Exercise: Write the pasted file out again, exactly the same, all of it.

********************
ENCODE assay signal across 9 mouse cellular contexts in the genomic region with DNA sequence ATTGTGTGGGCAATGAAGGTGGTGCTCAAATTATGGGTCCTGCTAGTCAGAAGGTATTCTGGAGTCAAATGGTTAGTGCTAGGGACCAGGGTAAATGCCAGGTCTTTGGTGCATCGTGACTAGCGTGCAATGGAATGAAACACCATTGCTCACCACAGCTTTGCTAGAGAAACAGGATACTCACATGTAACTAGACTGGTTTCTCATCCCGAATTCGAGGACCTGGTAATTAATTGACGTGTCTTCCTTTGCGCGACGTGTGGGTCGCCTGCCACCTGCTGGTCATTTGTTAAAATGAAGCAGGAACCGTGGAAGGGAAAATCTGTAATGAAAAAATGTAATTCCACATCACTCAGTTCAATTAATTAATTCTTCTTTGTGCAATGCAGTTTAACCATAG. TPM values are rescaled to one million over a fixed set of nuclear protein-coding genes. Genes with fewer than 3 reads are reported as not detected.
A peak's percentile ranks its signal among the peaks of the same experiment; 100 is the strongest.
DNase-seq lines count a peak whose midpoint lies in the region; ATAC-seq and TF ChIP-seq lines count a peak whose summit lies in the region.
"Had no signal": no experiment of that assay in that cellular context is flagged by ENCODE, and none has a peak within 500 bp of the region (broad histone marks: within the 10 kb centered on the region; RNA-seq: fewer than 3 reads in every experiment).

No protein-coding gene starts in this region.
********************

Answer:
ENCODE assay signal across 9 mouse cellular contexts in the genomic region with DNA sequence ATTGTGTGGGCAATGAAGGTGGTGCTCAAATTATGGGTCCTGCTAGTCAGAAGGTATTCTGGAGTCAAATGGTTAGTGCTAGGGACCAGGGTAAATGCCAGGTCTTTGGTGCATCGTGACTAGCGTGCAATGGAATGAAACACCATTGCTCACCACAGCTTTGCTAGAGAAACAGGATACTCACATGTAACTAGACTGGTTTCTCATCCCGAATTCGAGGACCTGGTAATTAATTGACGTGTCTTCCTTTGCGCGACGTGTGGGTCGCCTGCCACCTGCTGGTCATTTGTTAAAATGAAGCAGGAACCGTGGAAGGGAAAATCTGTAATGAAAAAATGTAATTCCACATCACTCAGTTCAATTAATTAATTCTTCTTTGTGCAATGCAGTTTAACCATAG. TPM values are rescaled to one million over a fixed set of nuclear protein-coding genes. Genes with fewer than 3 reads are reported as not detected.
A peak's percentile ranks its signal among the peaks of the same experiment; 100 is the strongest.
DNase-seq lines count a peak whose midpoint lies in the region; ATAC-seq and TF ChIP-seq lines count a peak whose summit lies in the region.
"Had no signal": no experiment of that assay in that cellular context is flagged by ENCODE, and none has a peak within 500 bp of the region (broad histone marks: within the 10 kb centered on the region; RNA-seq: fewer than 3 reads in every experiment).

No protein-coding gene starts in this region.